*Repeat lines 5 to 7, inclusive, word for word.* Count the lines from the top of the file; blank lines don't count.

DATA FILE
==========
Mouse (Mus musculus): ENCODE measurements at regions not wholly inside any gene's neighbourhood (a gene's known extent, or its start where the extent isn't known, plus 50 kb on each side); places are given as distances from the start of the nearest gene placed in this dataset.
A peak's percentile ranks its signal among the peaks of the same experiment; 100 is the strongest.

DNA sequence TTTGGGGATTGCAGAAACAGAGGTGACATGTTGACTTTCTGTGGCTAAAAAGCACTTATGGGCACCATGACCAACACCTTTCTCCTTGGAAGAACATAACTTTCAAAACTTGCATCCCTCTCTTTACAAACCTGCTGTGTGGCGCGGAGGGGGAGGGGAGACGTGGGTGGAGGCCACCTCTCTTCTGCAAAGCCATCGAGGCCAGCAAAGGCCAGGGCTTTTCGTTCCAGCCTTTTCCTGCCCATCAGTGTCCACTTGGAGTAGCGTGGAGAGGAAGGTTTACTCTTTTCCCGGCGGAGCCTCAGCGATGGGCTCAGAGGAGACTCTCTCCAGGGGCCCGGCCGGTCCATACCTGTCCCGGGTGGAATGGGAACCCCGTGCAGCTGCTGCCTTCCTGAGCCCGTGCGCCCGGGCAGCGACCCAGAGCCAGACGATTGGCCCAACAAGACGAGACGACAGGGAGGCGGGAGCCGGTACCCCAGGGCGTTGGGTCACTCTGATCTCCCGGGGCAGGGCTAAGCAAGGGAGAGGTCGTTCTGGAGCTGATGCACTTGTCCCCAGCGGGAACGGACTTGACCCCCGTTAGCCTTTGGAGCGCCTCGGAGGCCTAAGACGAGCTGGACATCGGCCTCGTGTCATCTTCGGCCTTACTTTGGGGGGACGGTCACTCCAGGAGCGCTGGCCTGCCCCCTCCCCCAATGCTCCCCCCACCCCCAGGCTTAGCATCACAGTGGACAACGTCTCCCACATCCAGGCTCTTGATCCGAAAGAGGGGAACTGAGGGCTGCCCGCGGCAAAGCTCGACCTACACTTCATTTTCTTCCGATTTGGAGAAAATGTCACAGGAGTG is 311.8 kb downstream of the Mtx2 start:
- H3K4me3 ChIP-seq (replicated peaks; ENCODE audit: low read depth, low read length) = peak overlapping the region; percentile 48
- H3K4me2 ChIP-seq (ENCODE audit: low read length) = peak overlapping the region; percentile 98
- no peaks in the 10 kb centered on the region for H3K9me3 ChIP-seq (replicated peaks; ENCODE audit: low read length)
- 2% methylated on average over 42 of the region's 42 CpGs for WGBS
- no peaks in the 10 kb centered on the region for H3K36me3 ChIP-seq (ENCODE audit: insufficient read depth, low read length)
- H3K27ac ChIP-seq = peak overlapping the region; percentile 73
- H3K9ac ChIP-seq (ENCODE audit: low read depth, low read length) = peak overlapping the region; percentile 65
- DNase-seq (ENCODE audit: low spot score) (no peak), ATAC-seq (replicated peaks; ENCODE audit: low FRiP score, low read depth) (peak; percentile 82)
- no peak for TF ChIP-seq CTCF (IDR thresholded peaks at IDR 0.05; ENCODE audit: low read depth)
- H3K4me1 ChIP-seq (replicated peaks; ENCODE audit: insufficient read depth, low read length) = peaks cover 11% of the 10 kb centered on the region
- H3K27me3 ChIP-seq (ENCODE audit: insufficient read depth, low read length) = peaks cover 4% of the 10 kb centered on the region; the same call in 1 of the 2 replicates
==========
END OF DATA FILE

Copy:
- H3K4me2 ChIP-seq (ENCODE audit: low read length) = peak overlapping the region; percentile 98
- no peaks in the 10 kb centered on the region for H3K9me3 ChIP-seq (replicated peaks; ENCODE audit: low read length)
- 2% methylated on average over 42 of the region's 42 CpGs for WGBS